I love muzzle-loading except for having to force down the bore tightly patched balls and cleaning the mess of black powder afterwards. In contrast, my new Buffalo Classic is a breech-loading cartridge rifle. All I need are the right combinations of bullet, powder, primer, case and tools to assemble the rounds…
I’ve worked that out many times. The BC is no different. In this calibre, one has a flexible range of loads available with smokeless powder and black can be used as well. Since I’m not hunting T-Rex or shooting 1000 yards, I don’t need 500 grain bullets. The lighter 300 grain bullets will do just fine. I like the specs of Hornady’s 300 grain jacketed hollow point. It can withstand 2500 ft/s muzzle velocity, certainly the upper limit of the recoil I can stand. At 2200 ft/s I can zero for 200 yards and stay well within the vital zone of a deer with ample energy remaining. At 2500 ft/s, 250 yards, about the limit of my ability to hit a deer off-hand, is equally feasible. So, I think a near-maximum load behind a 300 grain JHP will be my “open country” round. When I’m guarding a smaller space or stalking, I can use just about any bullet loaded down to ~1500 ft/s, with a trajectory much like a .22 rimfire but way more lethal. I can even use cast bullets for that close-in work. It may be feasible to purchase them instead of making my own because buying in bulk is economical.
For propellant there are many choices ranging from Unique for plinking cast bullets, to H4198, IMR4064, H322, IMR3031 etc. to really drive bullets all the way down that 32 inch barrel. The action is strong enough to hold any of the hot loads out there but there’s no need to punish me or the action to get to 2500 ft/s or a bit lower. Most of the published loads are for 22 to 26 inch barrels and the 32 inch barrel with a slower powder will get ~20 ft/s per extra inch, ~120 to 200 ft/s more with the same load or what I need with a lighter load. H4198 is very popular in 22 inch barrels but I expect H322 or IMR4064 will do better in the longer barrel. It will be fun to confirm this because it’s 11 months to the next deer-season.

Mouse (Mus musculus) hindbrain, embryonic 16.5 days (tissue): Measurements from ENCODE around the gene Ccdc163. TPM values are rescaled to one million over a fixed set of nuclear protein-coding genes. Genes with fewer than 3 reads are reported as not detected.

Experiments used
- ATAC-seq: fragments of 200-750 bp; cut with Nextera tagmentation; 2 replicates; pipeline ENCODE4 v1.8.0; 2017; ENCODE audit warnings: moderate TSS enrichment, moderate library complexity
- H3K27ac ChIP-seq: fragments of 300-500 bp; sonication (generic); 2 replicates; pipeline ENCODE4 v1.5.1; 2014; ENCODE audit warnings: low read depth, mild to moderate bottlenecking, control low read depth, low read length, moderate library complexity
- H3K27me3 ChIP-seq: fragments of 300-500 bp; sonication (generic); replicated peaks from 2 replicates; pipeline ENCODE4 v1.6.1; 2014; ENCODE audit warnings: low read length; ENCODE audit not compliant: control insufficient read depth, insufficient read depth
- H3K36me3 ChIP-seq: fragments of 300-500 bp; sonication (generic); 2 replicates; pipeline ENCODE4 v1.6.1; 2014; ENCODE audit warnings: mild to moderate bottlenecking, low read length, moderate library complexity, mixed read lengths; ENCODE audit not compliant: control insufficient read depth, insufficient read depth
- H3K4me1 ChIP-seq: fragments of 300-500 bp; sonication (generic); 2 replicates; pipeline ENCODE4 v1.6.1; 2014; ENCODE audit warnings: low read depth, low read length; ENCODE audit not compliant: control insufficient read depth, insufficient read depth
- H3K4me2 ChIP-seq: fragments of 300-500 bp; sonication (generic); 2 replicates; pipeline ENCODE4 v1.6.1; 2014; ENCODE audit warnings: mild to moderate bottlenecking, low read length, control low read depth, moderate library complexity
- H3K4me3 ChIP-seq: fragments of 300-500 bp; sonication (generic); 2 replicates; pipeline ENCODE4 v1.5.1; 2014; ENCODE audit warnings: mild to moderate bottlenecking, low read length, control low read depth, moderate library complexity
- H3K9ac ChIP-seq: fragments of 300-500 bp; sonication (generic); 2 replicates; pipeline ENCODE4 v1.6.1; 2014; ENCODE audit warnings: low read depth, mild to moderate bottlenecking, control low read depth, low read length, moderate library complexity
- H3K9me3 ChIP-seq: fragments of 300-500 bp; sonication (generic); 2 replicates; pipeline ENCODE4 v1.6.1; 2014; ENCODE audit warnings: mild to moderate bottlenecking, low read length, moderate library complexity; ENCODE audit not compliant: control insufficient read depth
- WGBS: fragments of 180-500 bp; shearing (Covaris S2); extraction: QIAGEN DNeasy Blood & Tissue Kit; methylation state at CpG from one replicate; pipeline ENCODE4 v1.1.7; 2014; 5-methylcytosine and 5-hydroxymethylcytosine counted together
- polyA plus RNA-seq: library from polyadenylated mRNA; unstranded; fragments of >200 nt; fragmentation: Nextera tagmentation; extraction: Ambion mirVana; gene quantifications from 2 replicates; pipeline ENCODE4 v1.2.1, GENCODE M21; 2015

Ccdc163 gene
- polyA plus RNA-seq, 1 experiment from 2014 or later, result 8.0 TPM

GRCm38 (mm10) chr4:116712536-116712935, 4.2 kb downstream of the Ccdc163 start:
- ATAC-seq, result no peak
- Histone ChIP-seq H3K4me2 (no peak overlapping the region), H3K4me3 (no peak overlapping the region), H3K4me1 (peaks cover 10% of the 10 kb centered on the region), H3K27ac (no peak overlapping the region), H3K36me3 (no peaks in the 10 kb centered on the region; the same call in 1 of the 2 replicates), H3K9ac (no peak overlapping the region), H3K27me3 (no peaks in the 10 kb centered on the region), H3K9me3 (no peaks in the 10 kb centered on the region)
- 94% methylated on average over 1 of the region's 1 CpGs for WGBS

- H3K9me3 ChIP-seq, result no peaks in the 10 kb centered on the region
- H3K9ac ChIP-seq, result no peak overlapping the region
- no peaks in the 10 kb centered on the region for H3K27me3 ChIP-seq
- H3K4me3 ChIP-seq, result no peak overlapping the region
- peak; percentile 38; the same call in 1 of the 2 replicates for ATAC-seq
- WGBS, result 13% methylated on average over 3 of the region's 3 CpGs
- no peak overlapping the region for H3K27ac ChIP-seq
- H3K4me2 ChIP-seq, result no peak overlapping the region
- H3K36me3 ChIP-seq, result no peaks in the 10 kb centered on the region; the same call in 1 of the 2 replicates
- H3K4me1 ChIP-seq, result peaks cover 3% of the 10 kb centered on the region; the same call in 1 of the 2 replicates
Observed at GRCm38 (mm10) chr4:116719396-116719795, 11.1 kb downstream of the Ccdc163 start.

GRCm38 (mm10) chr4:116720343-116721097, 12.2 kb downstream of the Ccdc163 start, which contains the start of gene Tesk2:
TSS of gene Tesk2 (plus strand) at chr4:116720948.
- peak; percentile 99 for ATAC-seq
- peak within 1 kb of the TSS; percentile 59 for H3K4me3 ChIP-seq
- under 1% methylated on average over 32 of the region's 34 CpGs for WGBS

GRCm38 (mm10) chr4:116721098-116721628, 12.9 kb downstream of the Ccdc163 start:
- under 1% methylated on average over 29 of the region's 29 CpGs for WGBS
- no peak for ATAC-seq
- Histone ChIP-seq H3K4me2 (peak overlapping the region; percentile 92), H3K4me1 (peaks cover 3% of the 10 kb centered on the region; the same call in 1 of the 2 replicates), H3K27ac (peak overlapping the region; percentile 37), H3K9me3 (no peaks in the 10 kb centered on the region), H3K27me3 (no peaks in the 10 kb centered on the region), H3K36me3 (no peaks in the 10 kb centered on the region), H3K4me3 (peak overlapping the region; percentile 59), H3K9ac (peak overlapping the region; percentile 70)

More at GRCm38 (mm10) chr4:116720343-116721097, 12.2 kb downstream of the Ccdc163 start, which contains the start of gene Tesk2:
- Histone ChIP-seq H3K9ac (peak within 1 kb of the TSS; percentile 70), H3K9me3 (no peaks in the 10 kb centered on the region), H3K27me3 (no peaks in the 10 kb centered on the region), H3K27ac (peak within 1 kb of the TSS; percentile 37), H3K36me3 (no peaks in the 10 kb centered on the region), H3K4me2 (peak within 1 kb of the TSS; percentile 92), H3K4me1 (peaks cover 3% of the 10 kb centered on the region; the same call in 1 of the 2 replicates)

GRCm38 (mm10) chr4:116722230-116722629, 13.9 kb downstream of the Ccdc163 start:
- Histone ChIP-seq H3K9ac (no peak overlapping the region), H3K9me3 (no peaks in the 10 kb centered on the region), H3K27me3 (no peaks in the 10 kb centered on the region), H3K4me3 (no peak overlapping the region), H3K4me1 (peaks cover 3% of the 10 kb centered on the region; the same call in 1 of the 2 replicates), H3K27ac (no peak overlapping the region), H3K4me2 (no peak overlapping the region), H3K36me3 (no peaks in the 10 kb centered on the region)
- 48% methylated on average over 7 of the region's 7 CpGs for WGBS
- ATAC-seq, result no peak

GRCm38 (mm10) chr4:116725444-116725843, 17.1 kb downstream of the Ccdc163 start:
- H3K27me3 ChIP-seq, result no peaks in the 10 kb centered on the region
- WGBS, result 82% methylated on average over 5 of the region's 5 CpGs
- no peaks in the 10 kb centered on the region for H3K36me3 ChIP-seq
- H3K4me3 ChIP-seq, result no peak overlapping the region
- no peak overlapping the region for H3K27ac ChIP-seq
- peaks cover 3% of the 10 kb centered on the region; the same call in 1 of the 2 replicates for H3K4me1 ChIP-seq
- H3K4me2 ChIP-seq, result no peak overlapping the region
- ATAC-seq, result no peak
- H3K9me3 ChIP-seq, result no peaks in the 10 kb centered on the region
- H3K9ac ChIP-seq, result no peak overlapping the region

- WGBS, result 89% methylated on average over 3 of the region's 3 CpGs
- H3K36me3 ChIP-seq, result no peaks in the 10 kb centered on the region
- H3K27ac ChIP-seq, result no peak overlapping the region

UPDATE Well, my relationship with the Buffalo Classic was short-lived. When there finally came a break in the weather, we headed out to a gravel pit for some target-shooting. Amazing things happened:
- Despite bore-sighting, the rifle shot a bit right and far too low.
- Twice, with moderate loads, the action gently opened on firing.
Needless to say, I disassembled the rifle after cleaning and examined the lock. The dog that’s supposed to slide over a ledge on the barrel wasn’t making it. It or the ledge was canted so that the two surfaces crossed and the dog was hanging up on the edge of the ledge, barely holding on by a finger-nail. On firing, the lock had plenty of room to move which explained the weird placement of bullets.
I contacted the Canadian agent for the maker and was given a return-authorization and sent my dear rifle off to Quebec. A few days later I got the news that they could not fix it and that I should telephone to choose a replacement. With dread I dodged time-zones and made the call. I was offered a more expensive Marlin 1895 in .45-70… If I didn’t love long barrels and the simplicity of single-shot, that would be absolutely wonderful… 😐
I thought about it for a few hours and called back to accept the offer. The Marlin suffered some of the same problems as H&R upon acquisition by Remington but they’ve had time to sort them out. Basically, Remington loves a nice efficient assembly-line instead of assembly by skilled artisans… The BC needed a lot of care to assemble. That’s why I didn’t even think about reassembling it myself. It would have been a lot of trial and error to come close. The Marlin assembly line has shipped a lot of schlock 1895s since Remington got it but the ones I see these days are beauties. For the price, they should be. Local dealers are charging 50% more than I paid for the BC.
So, I’ll be able to re-use my reloading components and tools but it’ll take awhile to learn to love a lever action. Way too many moving parts, needing to crimp bullets, damned short barrel (22 inches) and damned “buckhorn” sight. I expect I will single-feed it a lot. There’s no need for a second shot at a deer with such a round. I can mount a scope fairly easily. Weaver makes decent see-through mounts. One of the dangers of this lever-action is that the trigger is not carried by the lever and it is possible to impale one’s trigger finger by the trigger… Joy.